Pakistan-born comedian Kumail Nanjiani and grad student Emily Gardner fall in love but struggle as their cultures clash. When Emily contracts a mysterious illness, Kumail finds himself forced to face her feisty parents, his family's expectations, and his true feelings.
East of Boulder Flats, deep into the vast and unforgiving white territory of the Wind River Indian Reservation, the seasoned game tracker, Cory Lambert, discovers the frozen body of the young Native American, Natalie. As this is a federal crime, the F.B.I. dispatches the inexperienced but courageous agent Jane Banner to lead the investigation, however, the unprepared outsider will soon team up with Cory to unravel the mystery of Natalie's murder. Before long, Cory will inevitably have to face his own past, while at the same time, both he and Jane are thirsting to see justice done. In the end, will this be a fruitful alliance?Written by
When Cory is looking through the pictures in Natalie's room near the end of the film, he sees a picture of Natalie and Emily in graduation gowns. Yet, Cory had said earlier in the film that Emily had died three years earlier at the age of sixteen. Natalie doesn't look substantially younger in this photo than she did in other parts of the film, so this would appear to be a high school graduation photo for a high school graduation Emily didn't live to see. See more »
Man, I get so mad. I wanna fight the whole world. You got any idea what that feels like?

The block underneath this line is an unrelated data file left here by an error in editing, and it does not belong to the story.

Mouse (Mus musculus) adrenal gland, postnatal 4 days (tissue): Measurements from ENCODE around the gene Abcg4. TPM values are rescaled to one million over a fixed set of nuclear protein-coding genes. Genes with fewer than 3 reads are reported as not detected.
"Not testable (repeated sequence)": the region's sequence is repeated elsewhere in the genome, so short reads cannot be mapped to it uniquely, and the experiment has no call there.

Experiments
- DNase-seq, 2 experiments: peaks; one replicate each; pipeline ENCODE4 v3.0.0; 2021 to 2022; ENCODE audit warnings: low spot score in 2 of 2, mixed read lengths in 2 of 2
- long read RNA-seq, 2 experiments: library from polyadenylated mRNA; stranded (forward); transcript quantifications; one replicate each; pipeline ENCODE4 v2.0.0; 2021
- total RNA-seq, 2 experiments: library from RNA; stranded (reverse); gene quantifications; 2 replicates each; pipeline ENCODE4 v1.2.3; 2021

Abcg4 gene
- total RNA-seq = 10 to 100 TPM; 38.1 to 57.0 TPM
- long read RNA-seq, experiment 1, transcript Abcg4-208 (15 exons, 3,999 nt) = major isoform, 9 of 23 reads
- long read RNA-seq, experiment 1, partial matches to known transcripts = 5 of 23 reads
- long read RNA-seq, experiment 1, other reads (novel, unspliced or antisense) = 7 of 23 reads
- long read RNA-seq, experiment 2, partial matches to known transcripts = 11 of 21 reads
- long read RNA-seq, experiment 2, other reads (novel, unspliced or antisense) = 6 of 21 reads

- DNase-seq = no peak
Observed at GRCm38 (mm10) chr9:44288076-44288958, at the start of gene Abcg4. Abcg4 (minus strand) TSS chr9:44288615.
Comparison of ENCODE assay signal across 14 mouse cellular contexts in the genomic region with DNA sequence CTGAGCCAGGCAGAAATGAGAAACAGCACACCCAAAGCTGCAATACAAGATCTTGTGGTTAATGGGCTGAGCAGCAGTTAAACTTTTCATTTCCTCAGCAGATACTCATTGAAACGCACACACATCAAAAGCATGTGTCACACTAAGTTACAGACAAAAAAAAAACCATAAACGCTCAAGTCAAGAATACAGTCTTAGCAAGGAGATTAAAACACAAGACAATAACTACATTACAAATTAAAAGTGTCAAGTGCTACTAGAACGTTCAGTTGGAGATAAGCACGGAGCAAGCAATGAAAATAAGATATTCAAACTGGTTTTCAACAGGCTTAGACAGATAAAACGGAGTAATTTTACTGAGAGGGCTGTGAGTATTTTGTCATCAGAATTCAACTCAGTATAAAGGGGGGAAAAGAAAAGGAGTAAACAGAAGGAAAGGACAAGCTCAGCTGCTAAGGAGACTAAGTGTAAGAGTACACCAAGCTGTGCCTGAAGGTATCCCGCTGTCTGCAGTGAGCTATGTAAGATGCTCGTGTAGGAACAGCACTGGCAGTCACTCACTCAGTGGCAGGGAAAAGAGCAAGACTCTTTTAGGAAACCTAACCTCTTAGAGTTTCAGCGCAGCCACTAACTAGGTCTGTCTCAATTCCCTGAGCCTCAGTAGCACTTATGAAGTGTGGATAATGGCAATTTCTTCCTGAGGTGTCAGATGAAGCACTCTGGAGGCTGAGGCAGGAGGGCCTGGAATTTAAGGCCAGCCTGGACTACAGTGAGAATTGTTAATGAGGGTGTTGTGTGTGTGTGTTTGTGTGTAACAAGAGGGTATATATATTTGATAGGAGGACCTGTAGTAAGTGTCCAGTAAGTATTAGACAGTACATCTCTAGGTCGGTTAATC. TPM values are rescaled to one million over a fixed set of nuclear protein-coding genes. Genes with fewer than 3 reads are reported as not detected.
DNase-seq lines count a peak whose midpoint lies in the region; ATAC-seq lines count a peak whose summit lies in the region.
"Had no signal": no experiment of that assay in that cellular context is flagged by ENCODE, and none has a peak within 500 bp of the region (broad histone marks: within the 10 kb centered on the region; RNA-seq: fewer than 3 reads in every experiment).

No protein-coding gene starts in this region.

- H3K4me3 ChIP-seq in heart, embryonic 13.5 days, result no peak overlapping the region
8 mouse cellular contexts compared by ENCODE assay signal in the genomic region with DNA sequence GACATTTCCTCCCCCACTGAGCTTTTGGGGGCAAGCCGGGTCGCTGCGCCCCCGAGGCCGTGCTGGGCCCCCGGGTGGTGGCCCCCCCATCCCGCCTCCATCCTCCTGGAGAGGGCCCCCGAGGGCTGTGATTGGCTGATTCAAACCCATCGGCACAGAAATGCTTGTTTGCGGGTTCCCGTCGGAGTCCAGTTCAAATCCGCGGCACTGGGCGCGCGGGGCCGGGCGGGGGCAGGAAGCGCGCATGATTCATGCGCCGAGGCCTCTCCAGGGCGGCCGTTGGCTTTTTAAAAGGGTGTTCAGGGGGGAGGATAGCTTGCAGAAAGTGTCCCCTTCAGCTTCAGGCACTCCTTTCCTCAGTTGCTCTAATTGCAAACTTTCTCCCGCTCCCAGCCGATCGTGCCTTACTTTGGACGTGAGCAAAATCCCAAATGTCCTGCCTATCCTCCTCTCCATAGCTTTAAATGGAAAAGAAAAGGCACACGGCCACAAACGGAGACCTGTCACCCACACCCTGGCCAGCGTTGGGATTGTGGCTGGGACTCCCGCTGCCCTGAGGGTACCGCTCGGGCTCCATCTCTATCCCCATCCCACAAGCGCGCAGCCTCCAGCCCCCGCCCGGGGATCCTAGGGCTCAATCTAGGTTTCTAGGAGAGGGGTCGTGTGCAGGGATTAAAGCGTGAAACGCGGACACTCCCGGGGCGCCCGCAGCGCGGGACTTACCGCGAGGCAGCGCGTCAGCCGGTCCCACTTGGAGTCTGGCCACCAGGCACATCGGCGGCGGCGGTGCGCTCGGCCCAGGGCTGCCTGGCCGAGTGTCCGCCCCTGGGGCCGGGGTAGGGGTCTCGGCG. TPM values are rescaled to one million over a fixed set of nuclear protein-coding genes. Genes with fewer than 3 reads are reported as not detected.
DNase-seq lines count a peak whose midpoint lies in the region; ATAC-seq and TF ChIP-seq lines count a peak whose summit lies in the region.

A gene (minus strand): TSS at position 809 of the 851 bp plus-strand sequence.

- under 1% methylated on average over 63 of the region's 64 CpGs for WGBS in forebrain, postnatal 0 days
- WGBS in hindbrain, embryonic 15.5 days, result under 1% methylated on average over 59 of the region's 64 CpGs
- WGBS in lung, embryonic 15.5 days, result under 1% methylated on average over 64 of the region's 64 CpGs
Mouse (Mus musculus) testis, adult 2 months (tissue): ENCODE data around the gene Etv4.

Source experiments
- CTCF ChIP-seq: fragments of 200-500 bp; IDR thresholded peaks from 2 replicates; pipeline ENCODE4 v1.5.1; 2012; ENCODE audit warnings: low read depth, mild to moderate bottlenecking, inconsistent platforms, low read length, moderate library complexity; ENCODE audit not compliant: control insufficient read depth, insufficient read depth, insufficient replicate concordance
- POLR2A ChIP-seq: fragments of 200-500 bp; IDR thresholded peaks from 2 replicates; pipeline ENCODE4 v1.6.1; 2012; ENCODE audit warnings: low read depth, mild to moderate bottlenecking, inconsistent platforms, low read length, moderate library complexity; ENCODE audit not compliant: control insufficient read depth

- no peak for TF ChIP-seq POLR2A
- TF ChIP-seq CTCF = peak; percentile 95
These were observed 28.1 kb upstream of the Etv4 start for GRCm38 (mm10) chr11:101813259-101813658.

I do. But I decided to fight the feeling instead, 'cause I figured the world would win.
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The screenwriter who gave us "Sicario" and "Hell or High Water" has come back with "Wind River" which he also directed and I am now convinced more than ever that Taylor Sheridan is one of the best storytellers of our time. There's something about his thrillers that are just so cunning and sharp and profound, like a great American classic, even novelist Dennis Lehane probably couldn't come up with materials that are as skillfully played as this. And with "Wind River" Sheridan's personal artistry mission to do some effort to right the wrongs that the system has committed against the Native Americans, continues.
The story is about a rookie FBI agent (Elizabeth Olsen) who teams up with a tracker/hunter (Jeremy Renner) with a tragic past in order to investigate the murder of a local girl on a remote Native American Reservation.
Sheridan has tackled themes surrounding the Native Americans before but with this latest one, it's not so much that he's preaching about it but he ties it into this entire fabric of community where you sense the clash between outsiders and locals, between whites and natives, so there's a level of frustration about that arises from this murder investigation that brings up all kinds of cultural suspicions, on top of which there's also a game of jurisdictions. It's a complex yet cleverly woven thriller that starts out as a whodunit and evolves into a thirst for retribution. And the fact that it's set in a very cold harsh environment just adds to the film's chilling effect.
In many ways, Elizabeth Olsen performs here like Jodie Foster's Clarice Starling where at some points you kinda know that Olsen's character may be out of her elements, but at the same time that factor actually gives her a good vantage point. Jeremy Renner plays his character like an old timer western hero who knows the ins and outs of everything, a man of few words but gets tough when needed. Their dynamic is not some kind of odd couple cop duo, this is more like each of them trying to prove themselves while bringing justice to the family of the unfortunate girl. And the way Sheridan crafts the mystery from a small radius to a much larger scheme is one that will have you hooked. "Wind River" is highly suspenseful, it's a perfect thriller.
-- Rama's Screen --
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